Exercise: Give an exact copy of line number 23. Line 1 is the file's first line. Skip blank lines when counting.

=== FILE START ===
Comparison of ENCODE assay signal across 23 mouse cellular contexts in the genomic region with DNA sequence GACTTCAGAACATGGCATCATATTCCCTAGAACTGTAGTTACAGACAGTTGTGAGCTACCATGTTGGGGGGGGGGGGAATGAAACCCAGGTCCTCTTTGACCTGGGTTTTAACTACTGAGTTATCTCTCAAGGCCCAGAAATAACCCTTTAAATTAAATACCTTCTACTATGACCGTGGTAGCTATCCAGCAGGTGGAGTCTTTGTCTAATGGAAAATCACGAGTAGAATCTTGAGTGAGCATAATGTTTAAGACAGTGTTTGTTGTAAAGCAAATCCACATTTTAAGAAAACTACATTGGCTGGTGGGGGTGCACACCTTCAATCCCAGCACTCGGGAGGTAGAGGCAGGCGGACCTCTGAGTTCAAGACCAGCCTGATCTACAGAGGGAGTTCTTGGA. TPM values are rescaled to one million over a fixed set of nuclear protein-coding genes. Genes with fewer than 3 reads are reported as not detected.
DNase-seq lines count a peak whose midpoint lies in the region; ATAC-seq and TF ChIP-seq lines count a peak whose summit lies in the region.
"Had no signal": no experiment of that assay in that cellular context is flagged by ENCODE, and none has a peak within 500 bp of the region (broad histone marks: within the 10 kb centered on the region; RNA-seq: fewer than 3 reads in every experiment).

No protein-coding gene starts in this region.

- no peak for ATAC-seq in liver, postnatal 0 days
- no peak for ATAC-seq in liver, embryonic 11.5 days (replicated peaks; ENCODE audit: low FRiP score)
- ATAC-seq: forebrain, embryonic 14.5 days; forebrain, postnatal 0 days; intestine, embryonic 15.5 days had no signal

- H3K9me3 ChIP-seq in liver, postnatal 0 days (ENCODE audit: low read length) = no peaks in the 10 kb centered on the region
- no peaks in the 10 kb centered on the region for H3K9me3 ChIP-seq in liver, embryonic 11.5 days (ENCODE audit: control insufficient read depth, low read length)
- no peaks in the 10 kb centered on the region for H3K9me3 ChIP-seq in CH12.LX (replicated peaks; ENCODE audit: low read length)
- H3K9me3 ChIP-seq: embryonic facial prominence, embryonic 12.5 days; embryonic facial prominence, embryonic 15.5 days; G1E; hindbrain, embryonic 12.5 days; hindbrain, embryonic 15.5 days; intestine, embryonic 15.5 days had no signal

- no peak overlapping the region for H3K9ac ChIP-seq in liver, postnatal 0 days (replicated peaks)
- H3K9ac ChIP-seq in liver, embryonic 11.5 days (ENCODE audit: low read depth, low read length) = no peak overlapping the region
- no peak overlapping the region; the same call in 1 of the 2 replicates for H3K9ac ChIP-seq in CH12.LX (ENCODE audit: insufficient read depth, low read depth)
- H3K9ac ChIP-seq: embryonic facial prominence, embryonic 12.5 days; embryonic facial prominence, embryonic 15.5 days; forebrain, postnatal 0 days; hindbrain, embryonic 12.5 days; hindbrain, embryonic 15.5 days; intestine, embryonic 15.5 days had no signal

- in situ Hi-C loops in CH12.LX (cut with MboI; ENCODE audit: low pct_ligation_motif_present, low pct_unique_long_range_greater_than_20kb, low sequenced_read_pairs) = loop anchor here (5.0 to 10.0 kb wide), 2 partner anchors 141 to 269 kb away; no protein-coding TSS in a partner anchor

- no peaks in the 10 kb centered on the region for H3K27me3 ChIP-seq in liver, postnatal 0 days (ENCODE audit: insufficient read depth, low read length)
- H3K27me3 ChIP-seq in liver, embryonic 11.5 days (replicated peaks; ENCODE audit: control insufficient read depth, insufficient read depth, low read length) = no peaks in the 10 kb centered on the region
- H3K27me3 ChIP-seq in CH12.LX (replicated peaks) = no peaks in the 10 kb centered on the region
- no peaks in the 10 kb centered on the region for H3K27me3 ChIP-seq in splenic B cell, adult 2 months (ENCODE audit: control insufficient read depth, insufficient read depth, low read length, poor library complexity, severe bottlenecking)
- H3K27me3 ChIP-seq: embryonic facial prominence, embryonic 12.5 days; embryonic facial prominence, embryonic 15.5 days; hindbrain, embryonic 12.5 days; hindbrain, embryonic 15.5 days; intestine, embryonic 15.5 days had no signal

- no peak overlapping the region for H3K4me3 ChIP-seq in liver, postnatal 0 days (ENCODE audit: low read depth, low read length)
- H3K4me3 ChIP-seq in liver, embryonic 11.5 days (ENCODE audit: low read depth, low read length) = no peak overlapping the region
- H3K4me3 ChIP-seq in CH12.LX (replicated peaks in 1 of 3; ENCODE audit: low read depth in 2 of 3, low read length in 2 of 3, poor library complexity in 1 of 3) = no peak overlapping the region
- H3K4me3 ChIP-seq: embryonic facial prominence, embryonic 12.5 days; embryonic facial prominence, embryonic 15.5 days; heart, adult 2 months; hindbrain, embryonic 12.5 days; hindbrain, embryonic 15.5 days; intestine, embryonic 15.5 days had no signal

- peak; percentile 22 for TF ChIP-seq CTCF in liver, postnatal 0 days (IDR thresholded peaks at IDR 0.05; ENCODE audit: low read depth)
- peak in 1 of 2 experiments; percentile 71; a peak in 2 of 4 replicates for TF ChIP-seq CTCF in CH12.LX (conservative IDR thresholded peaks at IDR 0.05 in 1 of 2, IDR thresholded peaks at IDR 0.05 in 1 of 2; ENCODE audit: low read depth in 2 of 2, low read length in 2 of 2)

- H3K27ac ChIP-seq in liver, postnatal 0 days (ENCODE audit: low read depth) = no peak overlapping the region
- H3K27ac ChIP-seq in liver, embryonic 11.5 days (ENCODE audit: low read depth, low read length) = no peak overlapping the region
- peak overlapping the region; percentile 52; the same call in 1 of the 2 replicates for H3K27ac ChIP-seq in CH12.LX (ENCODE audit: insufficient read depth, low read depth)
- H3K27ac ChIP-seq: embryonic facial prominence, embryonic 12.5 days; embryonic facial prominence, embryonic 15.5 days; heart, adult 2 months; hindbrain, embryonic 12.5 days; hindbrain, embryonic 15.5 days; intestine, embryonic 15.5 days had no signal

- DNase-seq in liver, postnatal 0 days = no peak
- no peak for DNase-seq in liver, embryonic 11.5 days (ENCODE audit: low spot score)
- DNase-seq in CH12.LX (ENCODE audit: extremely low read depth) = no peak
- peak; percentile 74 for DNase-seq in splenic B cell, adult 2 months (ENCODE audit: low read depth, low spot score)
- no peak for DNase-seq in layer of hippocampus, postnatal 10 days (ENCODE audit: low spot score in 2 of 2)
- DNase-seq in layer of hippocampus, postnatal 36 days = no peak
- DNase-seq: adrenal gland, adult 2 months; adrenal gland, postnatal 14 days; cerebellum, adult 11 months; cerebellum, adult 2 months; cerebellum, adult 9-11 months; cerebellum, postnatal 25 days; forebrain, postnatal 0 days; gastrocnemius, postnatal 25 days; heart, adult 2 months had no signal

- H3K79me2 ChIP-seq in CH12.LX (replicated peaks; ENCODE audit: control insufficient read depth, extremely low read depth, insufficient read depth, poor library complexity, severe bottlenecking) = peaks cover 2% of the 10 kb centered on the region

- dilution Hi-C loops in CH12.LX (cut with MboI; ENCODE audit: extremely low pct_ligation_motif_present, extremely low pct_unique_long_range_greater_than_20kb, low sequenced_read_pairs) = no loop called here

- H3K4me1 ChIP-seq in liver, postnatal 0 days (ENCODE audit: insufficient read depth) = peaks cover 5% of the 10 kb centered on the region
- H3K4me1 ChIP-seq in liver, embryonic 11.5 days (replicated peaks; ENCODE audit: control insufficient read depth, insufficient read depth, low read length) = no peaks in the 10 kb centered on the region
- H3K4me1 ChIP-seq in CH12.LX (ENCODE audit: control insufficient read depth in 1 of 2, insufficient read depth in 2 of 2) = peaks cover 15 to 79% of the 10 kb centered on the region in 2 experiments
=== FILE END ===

- H3K4me3 ChIP-seq in liver, embryonic 11.5 days (ENCODE audit: low read depth, low read length) = no peak overlapping the region